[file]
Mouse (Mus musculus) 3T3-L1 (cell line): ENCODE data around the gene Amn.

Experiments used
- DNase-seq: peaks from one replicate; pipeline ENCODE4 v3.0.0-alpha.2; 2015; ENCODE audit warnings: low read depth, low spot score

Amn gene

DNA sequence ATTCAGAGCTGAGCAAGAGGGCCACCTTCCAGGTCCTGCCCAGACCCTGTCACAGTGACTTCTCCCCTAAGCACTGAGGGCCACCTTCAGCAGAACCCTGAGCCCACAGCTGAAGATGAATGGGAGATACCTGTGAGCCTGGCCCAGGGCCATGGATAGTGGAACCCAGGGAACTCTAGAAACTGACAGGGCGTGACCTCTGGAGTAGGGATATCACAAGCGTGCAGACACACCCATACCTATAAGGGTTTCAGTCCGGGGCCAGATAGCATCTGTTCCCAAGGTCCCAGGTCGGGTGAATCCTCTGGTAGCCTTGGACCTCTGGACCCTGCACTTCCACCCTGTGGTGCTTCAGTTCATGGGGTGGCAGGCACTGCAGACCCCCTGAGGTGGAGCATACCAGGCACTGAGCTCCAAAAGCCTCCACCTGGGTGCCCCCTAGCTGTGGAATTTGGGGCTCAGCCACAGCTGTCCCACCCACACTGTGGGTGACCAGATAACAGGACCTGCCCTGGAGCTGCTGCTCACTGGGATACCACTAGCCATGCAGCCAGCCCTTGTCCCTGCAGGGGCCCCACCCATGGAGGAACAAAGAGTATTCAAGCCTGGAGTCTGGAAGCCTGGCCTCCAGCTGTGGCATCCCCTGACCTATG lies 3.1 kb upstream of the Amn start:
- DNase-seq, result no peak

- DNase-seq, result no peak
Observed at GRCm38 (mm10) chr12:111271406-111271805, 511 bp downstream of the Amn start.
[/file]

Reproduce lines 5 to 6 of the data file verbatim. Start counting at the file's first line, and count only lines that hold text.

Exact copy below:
DNA sequence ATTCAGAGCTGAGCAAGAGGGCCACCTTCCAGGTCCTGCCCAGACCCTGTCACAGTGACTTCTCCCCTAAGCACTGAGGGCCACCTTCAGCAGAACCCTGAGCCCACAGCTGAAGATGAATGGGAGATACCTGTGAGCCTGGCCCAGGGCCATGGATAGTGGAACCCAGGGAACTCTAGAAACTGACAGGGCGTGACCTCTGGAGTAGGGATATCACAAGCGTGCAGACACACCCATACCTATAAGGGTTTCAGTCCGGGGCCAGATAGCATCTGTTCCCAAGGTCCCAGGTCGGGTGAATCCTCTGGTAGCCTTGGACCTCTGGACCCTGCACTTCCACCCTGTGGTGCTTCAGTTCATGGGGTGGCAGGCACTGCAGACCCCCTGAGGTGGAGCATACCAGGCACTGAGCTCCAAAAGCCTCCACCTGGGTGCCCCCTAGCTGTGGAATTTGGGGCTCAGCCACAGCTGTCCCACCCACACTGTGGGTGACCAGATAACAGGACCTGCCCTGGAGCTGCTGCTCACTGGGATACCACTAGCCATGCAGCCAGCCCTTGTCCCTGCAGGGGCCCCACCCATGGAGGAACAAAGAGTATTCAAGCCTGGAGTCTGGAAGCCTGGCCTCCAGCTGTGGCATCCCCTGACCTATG lies 3.1 kb upstream of the Amn start:
- DNase-seq, result no peak